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12 min read
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Want a killer direct-to-customer strategy? First optimise your on-site experience

Jack Wearne
Jack Wearne
CEO
Want a killer direct-to-customer strategy? First optimise your on-site experience

If you’ve seen Nike’s latest earnings, you’ll know its stock is soaring after a stellar performance in the last quarter. The biggest driver behind its success? A 73% rise in direct sales, which accounted for more than one third of overall sales. Since shifting its investment and focus over the last few years, Nike has become the poster child for the direct-to-consumer (DTC) model.

Scaling back its partners to only those that truly represent the brand, has meant cutting ties with the likes of Urban Outfitters in 2020. Apart from a few partners, it has focused attention on its company-owned strategy to build an even closer relationship with its loyal customer base. It’s an approach that’s worked during the pandemic, with its website traffic going through the roof.

Others have taken a similar route in the pandemic, for example Nivea and Unilever both launched their own ecommerce sites. Now that we’re shopping online more than ever, brands want a slice of the pie to get closer to their online customers. There is a reason way DTC is coming out as the popular recipe to do that.

What is DTC marketing and why should you care?

Customer expectations are changing, now more than ever. Online shopping has fast become the top interaction brands have with consumers and in most cases, they value the experience more than the product itself.

Convenient, streamlined purchase experiences and authentic brands are the order of the day. In most cases, meeting these demands is not only key to whether customers abandon their cart or not but also whether they will come back. Purchasing experiences will trump brand loyalty more and more.

DTC answers those demands exactly. It is different to a business-to-consumer (BTC) model where an intermediary retailer steps in to make the sale for the manufacturer.

With the new popular kid on the block, DTC, you get:

• more control over the marketing, customer experience and brand messaging

• access to customer data that will help you drive a better customer experience

• a greater opportunity to leave a lasting impression and build relationship with buyers

There is also the added benefit that millennials are driving the popularity behind DTC because it speaks directly to their shopping needs of convenience and brand purpose. This generation makes up a large proportion of the online shoppers out there, calling for the DTC-tailored shopping experience.

For these reasons and more, it seems obvious that big brands are turning to DTC.  Optimising your on-site experience to attract and engage customers will be key to driving your success in a DTC model.

Bring your brand experience online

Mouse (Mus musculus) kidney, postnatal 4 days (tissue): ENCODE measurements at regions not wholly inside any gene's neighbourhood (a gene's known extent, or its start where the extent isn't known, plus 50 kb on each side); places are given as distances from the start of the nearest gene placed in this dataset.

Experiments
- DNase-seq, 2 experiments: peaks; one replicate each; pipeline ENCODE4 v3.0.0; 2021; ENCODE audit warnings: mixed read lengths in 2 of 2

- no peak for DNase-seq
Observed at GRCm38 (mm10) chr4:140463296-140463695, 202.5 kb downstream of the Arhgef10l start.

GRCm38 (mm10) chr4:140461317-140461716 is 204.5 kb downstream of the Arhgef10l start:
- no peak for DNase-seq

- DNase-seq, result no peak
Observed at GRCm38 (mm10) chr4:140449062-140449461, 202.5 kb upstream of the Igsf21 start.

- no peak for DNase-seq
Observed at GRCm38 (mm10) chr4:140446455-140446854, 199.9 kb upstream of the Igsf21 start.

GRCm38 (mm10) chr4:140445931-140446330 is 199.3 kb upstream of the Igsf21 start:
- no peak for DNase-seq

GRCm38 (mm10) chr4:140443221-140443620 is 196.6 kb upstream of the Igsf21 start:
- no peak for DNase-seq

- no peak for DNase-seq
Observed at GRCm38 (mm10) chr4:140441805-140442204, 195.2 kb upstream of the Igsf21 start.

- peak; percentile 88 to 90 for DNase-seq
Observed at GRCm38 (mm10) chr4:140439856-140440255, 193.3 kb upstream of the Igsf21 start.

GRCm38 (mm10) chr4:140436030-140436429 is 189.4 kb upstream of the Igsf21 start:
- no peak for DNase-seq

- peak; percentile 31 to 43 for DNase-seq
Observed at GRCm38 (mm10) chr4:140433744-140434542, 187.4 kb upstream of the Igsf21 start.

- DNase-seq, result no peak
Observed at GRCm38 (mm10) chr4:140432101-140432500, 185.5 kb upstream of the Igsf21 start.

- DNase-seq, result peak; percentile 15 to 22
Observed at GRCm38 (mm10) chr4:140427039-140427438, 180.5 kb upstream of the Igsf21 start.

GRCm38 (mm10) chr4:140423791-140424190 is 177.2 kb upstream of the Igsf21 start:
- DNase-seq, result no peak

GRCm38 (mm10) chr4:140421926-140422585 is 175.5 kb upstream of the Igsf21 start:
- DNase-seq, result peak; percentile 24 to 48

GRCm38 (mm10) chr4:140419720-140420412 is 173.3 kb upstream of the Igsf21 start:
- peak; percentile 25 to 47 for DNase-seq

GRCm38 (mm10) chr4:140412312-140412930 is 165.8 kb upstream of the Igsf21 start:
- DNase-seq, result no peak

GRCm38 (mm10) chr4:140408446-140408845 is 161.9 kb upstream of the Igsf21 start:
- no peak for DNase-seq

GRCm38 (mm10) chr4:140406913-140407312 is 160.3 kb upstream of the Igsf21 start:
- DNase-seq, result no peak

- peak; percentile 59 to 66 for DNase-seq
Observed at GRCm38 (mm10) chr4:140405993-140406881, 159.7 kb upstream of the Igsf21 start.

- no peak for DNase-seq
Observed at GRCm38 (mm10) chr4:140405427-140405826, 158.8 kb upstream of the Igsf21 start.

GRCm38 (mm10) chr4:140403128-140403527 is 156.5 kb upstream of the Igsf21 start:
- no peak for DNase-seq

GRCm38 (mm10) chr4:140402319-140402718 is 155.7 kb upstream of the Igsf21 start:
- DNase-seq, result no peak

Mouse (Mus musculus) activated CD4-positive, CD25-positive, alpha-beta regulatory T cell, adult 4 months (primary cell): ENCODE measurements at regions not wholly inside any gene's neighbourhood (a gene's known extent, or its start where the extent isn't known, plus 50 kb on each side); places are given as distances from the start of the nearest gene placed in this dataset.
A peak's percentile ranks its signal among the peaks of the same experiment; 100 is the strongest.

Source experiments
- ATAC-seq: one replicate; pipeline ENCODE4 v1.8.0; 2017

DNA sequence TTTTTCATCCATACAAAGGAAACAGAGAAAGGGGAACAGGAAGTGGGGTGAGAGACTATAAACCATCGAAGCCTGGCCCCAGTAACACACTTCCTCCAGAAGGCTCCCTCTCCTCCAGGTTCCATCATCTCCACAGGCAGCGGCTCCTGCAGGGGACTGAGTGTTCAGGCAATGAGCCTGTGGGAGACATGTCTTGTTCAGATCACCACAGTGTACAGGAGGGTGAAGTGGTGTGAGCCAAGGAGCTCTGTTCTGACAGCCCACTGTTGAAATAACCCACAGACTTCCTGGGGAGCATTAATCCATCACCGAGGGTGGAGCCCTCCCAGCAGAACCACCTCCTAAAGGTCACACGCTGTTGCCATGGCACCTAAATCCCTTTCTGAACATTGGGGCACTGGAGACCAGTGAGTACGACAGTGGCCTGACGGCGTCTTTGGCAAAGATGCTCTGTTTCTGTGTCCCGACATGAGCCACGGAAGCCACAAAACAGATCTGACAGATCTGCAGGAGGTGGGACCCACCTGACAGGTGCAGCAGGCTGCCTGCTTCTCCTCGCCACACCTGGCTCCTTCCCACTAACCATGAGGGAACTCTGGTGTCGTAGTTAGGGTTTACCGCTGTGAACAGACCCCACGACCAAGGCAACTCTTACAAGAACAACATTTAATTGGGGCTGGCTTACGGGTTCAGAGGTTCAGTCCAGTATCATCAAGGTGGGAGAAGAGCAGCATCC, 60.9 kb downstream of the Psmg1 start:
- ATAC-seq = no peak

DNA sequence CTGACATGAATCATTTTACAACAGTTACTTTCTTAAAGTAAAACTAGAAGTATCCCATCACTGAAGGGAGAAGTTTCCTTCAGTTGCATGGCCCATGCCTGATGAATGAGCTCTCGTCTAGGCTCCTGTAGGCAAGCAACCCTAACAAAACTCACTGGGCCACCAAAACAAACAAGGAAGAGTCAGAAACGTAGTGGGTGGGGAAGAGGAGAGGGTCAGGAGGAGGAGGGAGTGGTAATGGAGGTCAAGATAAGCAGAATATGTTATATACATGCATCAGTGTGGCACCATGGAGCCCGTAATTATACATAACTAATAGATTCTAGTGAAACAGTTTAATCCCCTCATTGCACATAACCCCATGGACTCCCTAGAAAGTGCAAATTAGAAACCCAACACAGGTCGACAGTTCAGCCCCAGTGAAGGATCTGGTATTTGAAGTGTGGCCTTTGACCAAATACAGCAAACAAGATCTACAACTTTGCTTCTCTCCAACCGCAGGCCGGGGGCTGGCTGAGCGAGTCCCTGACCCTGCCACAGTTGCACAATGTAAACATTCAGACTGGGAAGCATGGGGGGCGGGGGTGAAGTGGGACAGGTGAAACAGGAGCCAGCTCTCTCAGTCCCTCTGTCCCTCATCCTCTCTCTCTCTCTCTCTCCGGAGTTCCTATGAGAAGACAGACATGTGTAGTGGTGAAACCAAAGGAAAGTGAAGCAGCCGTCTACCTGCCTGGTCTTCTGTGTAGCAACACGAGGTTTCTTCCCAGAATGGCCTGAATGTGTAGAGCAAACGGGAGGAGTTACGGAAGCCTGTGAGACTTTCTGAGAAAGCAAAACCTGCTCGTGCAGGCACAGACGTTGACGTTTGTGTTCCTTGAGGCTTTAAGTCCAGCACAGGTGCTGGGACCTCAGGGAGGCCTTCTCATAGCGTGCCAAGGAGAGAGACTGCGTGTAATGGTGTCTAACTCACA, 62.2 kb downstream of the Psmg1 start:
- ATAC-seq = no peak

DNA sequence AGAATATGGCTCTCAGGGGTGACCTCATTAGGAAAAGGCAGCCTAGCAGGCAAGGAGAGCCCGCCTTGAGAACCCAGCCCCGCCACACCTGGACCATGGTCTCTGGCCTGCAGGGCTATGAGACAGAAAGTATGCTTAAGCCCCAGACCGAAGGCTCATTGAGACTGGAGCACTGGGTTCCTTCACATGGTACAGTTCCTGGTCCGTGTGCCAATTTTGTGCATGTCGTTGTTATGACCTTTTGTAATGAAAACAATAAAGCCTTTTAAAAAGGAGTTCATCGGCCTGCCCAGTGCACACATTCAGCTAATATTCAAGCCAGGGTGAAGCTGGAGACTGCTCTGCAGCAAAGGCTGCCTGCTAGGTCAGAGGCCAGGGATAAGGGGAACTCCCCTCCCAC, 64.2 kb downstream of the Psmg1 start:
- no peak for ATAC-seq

A brand’s biggest defence against the likes of Amazon or online distributors is the brand itself. Consumers buy into a brand and are increasingly pledging allegiance to the brands that understand them and that they trust. Many brands - or the distributors they use - have mastered the art of the boutique brand experience in-store but haven’t yet replicated that online.

When adopting a DTC strategy, brands need to consider how to recreate that personalised touch. Traditionally consumers have valued the help, advice and recommendations from an in-store sales assistant. Now, consumers are expecting that same level of guidance when shopping online. And with technology like guide selling tools and email remarketing, there’s no reason you can’t deliver a near-identical customer experience on your site.

Get talking to your customers

One such way that technology can help is through interactive on-site tools like problem solvers and surveys. Consulting with the customer like you would in-store, you can guide them through their journey, identifying the intent of the visit and pointing them towards relevant products and eventually converting them.

As well as helping the customer in that individual visit, over time you can build up a clearer picture of your customer base. This kind of dialogue falls under zero-party data, which is declared by the customer, is pivotal to understand what is bringing customers to your site and their expectations. There are plenty of tools that allow you to interact and ask your customers questions during their journey that are invaluable for progressive profiling.

Engage at the right time

These tools play an important part in the overall mission of DTC: to get closer to the customer and their needs. But timing is everything. These functions should be as helpful as possible, just like an attentive sales assistant catching your eye at the right time. A pestering or unhelpful sales assistant can ruin the shopping experience and these tools can do the same. Understand the best time to prompt your customers, so you only offer timely help that doesn’t disrupt their journey. You can do this by doing a deep dive into how your consumers interact with your site.

DTC is fast becoming an obvious choice for brands, but you will need the foundations waxed before you see any success on your own site. Need help on your DTC journey or optimising your website in preparation? Speak with the Ve Global team today by filling in the form below.

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